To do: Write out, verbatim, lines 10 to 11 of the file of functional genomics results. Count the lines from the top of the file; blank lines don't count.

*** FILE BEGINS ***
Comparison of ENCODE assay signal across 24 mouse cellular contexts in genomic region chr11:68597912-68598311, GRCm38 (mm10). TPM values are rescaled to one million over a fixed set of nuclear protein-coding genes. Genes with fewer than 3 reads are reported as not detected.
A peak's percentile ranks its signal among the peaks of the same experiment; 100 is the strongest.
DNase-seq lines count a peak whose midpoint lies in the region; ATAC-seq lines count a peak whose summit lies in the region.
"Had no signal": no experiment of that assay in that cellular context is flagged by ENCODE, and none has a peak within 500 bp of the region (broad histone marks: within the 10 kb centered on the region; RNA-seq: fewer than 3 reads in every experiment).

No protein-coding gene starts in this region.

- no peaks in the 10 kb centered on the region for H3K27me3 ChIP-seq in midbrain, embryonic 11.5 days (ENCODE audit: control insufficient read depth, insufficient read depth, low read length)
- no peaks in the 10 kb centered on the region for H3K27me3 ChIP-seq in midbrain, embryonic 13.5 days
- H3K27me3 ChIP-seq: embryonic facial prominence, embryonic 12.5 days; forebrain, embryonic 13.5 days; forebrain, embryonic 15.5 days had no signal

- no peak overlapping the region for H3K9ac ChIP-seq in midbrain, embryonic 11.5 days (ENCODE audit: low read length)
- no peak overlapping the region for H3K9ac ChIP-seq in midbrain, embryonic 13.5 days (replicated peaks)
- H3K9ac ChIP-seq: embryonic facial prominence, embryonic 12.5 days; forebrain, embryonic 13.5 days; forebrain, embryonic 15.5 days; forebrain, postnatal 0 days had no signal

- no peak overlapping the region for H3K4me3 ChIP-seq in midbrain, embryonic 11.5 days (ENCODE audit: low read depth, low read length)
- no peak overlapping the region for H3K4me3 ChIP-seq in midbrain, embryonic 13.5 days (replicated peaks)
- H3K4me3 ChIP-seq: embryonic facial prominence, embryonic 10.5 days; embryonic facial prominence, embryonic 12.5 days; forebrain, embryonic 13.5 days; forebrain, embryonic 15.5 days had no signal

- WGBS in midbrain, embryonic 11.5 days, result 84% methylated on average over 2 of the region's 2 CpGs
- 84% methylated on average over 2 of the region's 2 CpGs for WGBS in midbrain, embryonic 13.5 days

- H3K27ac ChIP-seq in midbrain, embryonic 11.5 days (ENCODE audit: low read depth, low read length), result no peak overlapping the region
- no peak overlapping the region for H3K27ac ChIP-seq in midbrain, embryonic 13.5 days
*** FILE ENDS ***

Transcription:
- no peak overlapping the region for H3K9ac ChIP-seq in midbrain, embryonic 13.5 days (replicated peaks)
- H3K9ac ChIP-seq: embryonic facial prominence, embryonic 12.5 days; forebrain, embryonic 13.5 days; forebrain, embryonic 15.5 days; forebrain, postnatal 0 days had no signal